And the cheating is very obvious, such that Krantor notes Vila’s behaviour even if he’s oblivious to how exactly he’s winning. As a scam, it’s none-too-subtle, but the joy is in them beating the house rather than examining whether it holds up under analysis (the later chess match is even more in-your-face).


There’s a touch of Binro the Heretic to Carey’s wistful performance and his scenes with the sympathetic Cherie are quite touching (their goodbye, “See you again, Cherie” “Maybe” is as appropriate as their underplayed affection). Making room for an aging almost-romance is unusual in itself.


The staged fight between Cally and Jenna is without doubt the least convincing thing in this episode, and neither Knyvette nor Chappell put much into it. 


This sets up the convergence of Blake, Travis and Docholli in the landing bay.  Having been unceremoniously duffed up earlier, Travis proves surprisingly adept at taking out Krantor’s men this time (more of a Greif Travis there).


The progression from victory at roulette (fortunately for our anti-heroes the wheel is shutdown before Vila can push it too far) turns amusingly into likely disaster as Vila, under the influence, agrees to play Klute at speed chess. 


Complete with a reaction shot of Avon spitting out his food! I had genuinely forgotten Deep Roy by this point, and it really shows how well-rounded this script is that Holmes pulls him out of his hat as a final challenge. 


I like how Avon, faced with the choice of giving up their five million credits or encouraging the now sober Vila to play a death match, chooses the latter. 


And the sight of the Klute realising he’s being bested is great fun. As is John Leeson calling out Krantor.

The exposition given to Docholli regarding Star One is rather unwieldy, and it smacks of Boucher needing to set up The Keeper. I get the idea of him wiping the memories of those who worked there, but the rest is rather clunky; explaining that the last person he operated on was also a cybersurgeon who went to ground on the planet Goth and then a tribal chief had his brain print on a thong round his neck? It smacks of a desperate set up and is rather unwieldy.


As if underlining his lack of prowess, Croucher makes no attempt to hide his real arm in his pocket (his fake one has been removed). And on the subject of Travis groaners, yet again Blake lets him go. At least Jenna gamely offers to shoot him.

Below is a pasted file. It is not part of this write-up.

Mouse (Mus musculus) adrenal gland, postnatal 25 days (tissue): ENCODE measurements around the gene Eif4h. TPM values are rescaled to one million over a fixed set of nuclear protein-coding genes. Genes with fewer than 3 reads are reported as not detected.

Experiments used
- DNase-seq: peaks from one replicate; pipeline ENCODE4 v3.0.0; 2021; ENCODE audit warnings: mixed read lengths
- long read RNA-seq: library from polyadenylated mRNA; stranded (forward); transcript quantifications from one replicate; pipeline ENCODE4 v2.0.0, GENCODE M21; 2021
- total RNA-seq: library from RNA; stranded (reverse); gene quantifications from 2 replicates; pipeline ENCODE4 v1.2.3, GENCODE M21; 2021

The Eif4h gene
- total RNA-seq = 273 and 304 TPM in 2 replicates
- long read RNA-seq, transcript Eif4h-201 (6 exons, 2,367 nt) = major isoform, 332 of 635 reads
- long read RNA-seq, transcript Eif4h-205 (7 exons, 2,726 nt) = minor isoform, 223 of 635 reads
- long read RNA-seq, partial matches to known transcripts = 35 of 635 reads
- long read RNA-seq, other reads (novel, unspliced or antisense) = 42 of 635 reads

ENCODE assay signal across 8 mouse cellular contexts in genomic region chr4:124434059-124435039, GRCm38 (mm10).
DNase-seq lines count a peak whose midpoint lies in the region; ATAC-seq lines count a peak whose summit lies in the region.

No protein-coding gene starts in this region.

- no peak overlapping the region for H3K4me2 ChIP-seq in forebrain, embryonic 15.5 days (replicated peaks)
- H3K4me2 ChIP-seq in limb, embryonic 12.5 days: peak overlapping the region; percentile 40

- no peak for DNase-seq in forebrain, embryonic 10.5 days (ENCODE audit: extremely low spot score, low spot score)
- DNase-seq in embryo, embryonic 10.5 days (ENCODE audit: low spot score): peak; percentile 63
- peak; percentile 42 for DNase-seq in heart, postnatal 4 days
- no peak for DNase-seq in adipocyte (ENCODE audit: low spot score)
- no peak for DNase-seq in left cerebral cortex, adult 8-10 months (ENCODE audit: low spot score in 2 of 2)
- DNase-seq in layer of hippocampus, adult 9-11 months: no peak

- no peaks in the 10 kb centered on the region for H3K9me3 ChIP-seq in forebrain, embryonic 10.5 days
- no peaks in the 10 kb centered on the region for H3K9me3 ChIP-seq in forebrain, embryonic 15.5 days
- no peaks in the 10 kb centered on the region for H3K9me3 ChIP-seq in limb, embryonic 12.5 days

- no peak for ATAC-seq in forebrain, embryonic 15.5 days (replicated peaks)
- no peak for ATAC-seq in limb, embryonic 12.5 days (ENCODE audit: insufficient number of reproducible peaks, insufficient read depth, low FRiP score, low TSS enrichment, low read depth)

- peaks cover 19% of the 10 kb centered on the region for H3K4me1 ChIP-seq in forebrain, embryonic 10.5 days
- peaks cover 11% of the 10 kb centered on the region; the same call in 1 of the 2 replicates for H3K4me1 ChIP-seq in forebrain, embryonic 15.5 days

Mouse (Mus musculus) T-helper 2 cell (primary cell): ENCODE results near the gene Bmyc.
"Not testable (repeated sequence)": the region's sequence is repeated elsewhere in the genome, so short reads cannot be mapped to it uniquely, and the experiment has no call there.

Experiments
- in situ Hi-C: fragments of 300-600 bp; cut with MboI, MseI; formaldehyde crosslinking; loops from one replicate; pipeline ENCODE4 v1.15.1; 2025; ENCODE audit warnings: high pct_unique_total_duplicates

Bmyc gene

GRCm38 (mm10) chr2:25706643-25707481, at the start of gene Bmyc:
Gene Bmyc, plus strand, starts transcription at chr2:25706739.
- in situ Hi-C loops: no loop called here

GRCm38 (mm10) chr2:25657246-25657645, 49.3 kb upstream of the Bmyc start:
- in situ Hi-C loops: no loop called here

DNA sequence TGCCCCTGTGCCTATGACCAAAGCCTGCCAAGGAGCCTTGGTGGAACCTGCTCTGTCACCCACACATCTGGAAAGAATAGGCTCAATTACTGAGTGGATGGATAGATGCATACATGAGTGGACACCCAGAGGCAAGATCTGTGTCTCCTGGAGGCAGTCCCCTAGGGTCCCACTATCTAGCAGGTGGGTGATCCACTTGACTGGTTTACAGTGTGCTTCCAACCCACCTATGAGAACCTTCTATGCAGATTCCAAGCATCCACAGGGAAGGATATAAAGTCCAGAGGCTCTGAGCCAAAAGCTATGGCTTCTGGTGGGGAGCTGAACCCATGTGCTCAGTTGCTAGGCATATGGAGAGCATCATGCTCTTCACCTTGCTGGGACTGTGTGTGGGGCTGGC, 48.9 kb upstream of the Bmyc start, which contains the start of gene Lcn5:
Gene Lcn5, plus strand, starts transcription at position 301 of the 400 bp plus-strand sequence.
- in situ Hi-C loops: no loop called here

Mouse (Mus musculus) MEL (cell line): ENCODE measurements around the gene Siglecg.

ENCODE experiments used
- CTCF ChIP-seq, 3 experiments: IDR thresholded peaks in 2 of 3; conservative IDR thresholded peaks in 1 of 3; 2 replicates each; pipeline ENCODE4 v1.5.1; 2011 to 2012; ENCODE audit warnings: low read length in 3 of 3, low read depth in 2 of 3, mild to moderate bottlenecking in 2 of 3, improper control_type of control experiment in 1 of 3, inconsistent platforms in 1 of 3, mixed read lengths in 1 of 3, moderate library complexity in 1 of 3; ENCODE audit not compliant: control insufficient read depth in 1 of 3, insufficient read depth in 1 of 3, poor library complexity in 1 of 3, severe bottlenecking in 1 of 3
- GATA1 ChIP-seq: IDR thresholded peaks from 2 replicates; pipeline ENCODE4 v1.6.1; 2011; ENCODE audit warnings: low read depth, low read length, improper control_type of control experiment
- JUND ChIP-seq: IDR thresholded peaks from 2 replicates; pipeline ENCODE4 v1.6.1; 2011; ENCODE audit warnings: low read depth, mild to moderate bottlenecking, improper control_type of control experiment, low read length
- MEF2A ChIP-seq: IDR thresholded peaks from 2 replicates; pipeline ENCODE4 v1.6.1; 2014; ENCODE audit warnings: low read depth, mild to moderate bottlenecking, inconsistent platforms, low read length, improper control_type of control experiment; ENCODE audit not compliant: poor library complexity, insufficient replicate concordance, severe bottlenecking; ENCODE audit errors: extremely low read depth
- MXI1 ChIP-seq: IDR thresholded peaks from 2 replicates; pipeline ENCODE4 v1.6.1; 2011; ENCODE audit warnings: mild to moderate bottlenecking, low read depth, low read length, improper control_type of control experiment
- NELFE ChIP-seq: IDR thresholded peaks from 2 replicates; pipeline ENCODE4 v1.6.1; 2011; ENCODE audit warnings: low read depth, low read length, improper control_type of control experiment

For once, the comedy antics with everyone back on the Liberator feel entirely appropriate. Avon and Vila have returned in the nick of time.


Blake: We managed to reach Docholli.
Avon: Oh, great. Wonderful. Terrific.


And, of course, they wouldn't indulge in a cheap shot cut back to Orac, having returned to normal size and crushed his carry box.


Hugely entertaining. Not just the best episode of the season, but the best episode of the series so far. Maybe hardened fans regard it as a bit of a cheat to fete an atypical episode, but they are often the ones in series that are the most memorable due to placing tried and tested characters in an original scenario or format. Certainly, that would later be true of The X-Files

Comments

Popular posts from this blog

Nanobots aren’t just for Christmas.

No Time to Die (2021) (SPOILERS) You know a Bond movie is in trouble when it resorts to wholesale appropriation of lines and even the theme song from another in order to “boost” its emotional heft. That No Time to Die – which previewed its own title song a year and a half before its release to resoundingly underwhelmed response, Grammys aside – goes there is a damning indictment of its ability to eke out such audience investment in Daniel Craig’s final outing as James (less so as 007). As with Spectre , the first half of No Time to Die is, on the whole, more than decent Bond fare, before it once again gets bogged down in the quest for substance and depth from a character who, regardless of how dapper his gear is, resolutely resists such outfitting.

Maybe the dingo ate your baby.

Seinfeld 2.9: The Stranded The Premise George and Elaine are stranded at a party in Long Island, with a disgruntled hostess.

Big things have small beginnings.

Prometheus (2012) Post- Gladiator , Ridley Scott opted for an “All work and no pondering” approach to film making. The result has been the completion of as many movies since the turn of the Millennium as he directed in the previous twenty years. Now well into his seventies, he has experienced the most sustained period of success of his career.  For me, it’s also been easily the least-interesting period. All of them entirely competently made, but all displaying the machine-tooled approach that was previously more associated with his brother.

Ladies and gentlemen, this could be a cultural misunderstanding.